She clinched the vote for women after enduring prison torture. Here’s how to tell kids the story.
By Dean Robbins
Until recently, Alice Paul was a relatively obscure hero of the American women’s movement. She lacked the name recognition of Susan B. Anthony, despite being the suffragist who finally got the job done. Paul’s inventive tactics clinched the approval of the 19th Amendment on Aug. 26, 1920, granting women the right to vote.
Over the past year, Paul has been on a roll. The Treasury announced plans to place her on the back of the $10 bill, along with Anthony and other women’s rights pioneers. The bill will also portray her organizational masterpiece, the 1913 women’s suffrage parade.
In April, President Obama designated the Belmont-Paul Women’s Equality National Monument. This is the house in Washington, D.C., where Paul led the National Woman’s Party in a crusade for women’s rights. She used it as her headquarters while working on the Equal Rights Amendment to the Constitution, which she authored in 1923 and championed until her death in 1977.
In the ceremony for the women’s equality monument, Obama called Paul “a brilliant community organizer and political strategist.” He expressed hope that “a young generation will come here and draw inspiration from the efforts of people who came before them.”
Alice Paul will surely inspire a younger generation, but the question is: How young? Her story is hard to tell without relating ugly facts about U.S. history. As a result, she won’t fit into the elementary school curriculum as well as Anthony, who challenged our government without literally feeling its lash. Torture is a tough subject for kids still playing on jungle gyms.
In 1917, police arrested Paul and others from the National Woman’s Party for picketing the White House, First Amendment be damned. A judge threw the women in jail, where dozens of guards brutalized them in the infamous Night of Terror. Paul embarked on a hunger strike, leading to force-feeding and a stint in a barbarous psychiatric ward.
If, like me, you think it’s important to introduce Alice Paul to elementary school students, how do you explain her struggle without scaring them? Young children need to learn what American values are before coming to terms with the fact that we sometimes trample those values underfoot.
When I visit elementary schools to speak about U.S. history, I face a similar problem on the subject of slavery. Looking out on those innocent faces, I can tell they’re not ready for the unvarnished truth about human bondage. But I’ve found that kids do quickly grasp the concept of unfairness, as most of them have experienced it in one form or another.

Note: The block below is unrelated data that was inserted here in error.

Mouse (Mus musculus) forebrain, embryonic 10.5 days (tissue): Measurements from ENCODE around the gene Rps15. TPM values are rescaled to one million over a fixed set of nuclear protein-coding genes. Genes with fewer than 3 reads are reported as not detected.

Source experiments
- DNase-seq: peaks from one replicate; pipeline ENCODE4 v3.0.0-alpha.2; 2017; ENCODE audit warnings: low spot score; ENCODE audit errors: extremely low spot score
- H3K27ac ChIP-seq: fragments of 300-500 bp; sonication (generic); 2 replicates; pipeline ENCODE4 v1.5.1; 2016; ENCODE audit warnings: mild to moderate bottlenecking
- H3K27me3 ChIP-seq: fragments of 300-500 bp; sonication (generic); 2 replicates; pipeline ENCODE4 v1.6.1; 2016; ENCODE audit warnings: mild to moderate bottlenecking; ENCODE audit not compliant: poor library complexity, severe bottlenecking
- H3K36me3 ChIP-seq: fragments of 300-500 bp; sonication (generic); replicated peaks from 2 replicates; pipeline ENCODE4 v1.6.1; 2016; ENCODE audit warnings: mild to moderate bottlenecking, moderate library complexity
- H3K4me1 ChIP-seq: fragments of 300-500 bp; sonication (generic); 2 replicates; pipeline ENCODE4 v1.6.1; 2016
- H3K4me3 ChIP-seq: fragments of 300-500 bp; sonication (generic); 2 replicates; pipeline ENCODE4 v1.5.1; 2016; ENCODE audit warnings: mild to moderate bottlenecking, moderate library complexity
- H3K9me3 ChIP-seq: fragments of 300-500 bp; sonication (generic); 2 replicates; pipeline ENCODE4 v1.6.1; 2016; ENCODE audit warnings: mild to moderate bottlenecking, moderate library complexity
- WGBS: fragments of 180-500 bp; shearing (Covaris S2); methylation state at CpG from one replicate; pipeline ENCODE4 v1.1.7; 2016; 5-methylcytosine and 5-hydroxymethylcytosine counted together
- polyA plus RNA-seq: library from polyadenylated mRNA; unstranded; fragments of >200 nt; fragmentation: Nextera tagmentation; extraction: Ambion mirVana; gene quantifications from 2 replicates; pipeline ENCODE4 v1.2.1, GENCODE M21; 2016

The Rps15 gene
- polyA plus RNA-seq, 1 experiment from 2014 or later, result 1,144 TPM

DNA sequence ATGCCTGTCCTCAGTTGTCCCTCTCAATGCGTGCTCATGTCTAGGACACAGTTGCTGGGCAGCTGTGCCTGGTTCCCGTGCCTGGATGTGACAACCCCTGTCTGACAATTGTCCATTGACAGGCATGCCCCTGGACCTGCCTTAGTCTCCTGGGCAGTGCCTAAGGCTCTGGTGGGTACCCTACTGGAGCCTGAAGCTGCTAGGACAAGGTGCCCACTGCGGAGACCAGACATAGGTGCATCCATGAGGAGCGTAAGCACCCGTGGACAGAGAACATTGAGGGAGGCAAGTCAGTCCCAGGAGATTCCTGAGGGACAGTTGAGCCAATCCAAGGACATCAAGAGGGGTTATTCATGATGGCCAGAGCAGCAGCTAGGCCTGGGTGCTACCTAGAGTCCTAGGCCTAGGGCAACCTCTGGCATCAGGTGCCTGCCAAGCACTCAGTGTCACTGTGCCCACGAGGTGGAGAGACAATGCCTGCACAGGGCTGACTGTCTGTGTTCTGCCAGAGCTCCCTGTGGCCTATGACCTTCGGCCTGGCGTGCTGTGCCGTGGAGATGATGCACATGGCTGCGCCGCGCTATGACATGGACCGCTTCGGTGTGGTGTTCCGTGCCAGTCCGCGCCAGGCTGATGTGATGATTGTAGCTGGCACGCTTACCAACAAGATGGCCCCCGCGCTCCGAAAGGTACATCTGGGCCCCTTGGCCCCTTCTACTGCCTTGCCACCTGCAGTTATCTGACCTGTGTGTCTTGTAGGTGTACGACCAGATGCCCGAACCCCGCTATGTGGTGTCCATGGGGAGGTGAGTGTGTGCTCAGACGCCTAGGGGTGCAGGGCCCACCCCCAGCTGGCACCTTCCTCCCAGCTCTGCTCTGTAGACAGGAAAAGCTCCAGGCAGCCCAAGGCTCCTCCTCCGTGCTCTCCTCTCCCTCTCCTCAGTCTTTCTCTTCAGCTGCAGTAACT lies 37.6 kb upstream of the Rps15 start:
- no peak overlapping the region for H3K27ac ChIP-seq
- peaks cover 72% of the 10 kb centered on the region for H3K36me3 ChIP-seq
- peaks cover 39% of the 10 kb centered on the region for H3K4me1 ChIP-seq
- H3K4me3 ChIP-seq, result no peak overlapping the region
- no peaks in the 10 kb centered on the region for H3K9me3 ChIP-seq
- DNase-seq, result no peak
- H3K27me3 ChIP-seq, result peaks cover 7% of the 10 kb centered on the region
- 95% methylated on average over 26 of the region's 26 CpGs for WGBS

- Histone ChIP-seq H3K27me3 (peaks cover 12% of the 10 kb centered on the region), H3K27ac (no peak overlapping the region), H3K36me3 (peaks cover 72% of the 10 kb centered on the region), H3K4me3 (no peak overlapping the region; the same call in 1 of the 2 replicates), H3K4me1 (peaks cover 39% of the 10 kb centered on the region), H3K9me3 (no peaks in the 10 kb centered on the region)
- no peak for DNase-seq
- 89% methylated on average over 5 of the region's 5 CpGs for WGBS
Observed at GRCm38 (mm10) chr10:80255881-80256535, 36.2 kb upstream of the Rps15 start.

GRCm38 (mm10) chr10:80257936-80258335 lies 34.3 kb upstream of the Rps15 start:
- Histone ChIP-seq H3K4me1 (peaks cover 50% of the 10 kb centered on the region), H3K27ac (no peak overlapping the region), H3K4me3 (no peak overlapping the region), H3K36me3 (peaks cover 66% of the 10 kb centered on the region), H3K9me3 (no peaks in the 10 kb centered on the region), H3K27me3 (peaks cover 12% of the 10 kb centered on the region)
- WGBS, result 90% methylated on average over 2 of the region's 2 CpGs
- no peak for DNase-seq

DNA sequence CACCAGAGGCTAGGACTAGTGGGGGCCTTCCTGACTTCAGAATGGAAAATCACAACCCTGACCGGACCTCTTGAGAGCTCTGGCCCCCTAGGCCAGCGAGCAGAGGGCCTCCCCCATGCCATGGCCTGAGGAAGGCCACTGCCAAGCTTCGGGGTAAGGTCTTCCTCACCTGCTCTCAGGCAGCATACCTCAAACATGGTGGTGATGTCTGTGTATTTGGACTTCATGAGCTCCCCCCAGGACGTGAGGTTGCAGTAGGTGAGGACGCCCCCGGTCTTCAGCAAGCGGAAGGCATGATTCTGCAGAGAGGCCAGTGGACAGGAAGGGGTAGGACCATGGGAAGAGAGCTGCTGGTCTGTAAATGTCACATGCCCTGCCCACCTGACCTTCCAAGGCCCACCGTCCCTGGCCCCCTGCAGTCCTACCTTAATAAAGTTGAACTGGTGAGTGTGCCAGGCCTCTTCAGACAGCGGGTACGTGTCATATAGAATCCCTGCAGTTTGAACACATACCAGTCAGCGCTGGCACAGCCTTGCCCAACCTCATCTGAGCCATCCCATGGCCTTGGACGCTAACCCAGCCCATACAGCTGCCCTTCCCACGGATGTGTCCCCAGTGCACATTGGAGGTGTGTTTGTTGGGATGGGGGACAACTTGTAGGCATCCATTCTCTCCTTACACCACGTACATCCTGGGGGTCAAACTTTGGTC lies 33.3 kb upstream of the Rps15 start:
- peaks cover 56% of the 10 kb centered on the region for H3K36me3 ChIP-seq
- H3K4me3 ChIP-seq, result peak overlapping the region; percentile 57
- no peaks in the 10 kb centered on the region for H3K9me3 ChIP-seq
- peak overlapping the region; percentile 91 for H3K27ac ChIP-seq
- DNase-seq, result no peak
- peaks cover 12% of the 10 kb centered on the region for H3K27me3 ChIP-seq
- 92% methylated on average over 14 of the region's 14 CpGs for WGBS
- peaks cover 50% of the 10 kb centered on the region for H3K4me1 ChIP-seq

I ask them whether it’s fair that slaves suffered while other Americans didn’t. Invariably they scream “no!” They thrill to real-life superheroes such as Frederick Douglass who dedicated themselves to righting slavery’s wrongs.
This is the key to introducing young children to Paul: Portray her as a kind of Wonder Woman, wearing her trademark purple hat instead of a tiara. It’s no stretch to see Paul that way, given her quixotic battle against the villains who opposed women’s suffrage. She used a U.S. citizen’s superpower — freedom of speech — to thwart the politicians arrayed against equality.
Never backing down, Paul and her colleagues achieved what once seemed impossible: passage of the 19th Amendment. Casting her first vote in the 1920 election along with ecstatic women across the nation, Paul raised her arm in triumph.
It’s a perfect ending for a story that will make young children rightly proud of the United States. Here was an ordinary citizen who used democratic means to create a fairer society. If Alice Paul can do it, so can they.
Kids will easily perceive the connection between Paul’s triumph and the world they live in. The federal government now celebrates Aug. 26 as Women’s Equality Day. This year, two women ran as major party candidates for president, and one of them could well make it all the way.
As students grow older, they’ll learn the shocking details about the Night of Terror and other atrocities committed in the land of the free. But if they’ve internalized the meaning of Alice Paul’s story, these revelations won’t shake their belief in a country that can make real progress if good people set their minds to it.